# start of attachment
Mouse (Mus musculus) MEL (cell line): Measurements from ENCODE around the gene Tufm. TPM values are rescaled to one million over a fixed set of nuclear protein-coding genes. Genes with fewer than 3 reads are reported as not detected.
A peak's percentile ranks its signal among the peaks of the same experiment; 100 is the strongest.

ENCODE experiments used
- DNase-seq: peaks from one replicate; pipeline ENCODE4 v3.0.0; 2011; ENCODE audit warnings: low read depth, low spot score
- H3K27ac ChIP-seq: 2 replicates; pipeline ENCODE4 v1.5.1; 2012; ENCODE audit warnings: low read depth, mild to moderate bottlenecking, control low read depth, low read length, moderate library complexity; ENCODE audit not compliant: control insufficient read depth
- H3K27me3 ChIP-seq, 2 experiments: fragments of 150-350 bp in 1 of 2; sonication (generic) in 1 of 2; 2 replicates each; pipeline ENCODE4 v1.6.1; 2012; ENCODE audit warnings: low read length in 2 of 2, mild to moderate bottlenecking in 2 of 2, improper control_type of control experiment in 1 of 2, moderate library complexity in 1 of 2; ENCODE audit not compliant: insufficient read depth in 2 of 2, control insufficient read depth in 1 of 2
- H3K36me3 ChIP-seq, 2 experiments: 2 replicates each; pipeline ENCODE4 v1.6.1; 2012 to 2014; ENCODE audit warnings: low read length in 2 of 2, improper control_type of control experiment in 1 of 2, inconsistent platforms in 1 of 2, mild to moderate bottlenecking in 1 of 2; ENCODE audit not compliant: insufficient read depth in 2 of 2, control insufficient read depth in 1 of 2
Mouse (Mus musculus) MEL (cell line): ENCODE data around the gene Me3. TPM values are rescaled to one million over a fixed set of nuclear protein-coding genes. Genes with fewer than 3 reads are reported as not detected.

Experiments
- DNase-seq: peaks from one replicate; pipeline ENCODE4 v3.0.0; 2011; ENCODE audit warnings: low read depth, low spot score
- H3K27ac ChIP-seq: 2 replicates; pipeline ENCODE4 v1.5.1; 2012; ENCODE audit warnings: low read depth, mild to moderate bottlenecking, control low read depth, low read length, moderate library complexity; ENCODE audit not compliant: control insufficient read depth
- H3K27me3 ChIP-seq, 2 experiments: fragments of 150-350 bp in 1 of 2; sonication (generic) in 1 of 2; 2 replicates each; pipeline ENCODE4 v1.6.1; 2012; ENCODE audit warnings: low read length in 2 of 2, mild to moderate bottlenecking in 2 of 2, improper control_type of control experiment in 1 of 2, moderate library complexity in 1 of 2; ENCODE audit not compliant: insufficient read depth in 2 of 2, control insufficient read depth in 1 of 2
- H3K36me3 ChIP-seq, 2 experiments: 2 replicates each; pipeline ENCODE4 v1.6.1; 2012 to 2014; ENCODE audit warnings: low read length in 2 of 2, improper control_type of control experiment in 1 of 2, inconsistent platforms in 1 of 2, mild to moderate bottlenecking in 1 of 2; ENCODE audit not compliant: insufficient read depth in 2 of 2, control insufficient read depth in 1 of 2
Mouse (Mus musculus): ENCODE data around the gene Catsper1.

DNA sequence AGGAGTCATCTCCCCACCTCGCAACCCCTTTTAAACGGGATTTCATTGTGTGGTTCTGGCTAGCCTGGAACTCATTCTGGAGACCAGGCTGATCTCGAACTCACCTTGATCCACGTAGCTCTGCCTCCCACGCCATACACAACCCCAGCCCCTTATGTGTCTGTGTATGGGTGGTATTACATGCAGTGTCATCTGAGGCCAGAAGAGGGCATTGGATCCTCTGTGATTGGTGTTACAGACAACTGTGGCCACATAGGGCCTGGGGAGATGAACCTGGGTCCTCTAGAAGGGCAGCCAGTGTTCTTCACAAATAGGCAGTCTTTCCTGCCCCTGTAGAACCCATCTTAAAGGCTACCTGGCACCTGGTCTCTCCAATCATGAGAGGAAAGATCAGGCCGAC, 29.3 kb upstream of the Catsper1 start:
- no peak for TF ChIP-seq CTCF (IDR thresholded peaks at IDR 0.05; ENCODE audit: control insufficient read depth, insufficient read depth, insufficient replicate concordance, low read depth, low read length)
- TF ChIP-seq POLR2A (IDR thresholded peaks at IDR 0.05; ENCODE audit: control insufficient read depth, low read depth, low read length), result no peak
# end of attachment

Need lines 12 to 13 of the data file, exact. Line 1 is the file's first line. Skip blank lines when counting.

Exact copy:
- H3K27me3 ChIP-seq, 2 experiments: fragments of 150-350 bp in 1 of 2; sonication (generic) in 1 of 2; 2 replicates each; pipeline ENCODE4 v1.6.1; 2012; ENCODE audit warnings: low read length in 2 of 2, mild to moderate bottlenecking in 2 of 2, improper control_type of control experiment in 1 of 2, moderate library complexity in 1 of 2; ENCODE audit not compliant: insufficient read depth in 2 of 2, control insufficient read depth in 1 of 2
- H3K36me3 ChIP-seq, 2 experiments: 2 replicates each; pipeline ENCODE4 v1.6.1; 2012 to 2014; ENCODE audit warnings: low read length in 2 of 2, improper control_type of control experiment in 1 of 2, inconsistent platforms in 1 of 2, mild to moderate bottlenecking in 1 of 2; ENCODE audit not compliant: insufficient read depth in 2 of 2, control insufficient read depth in 1 of 2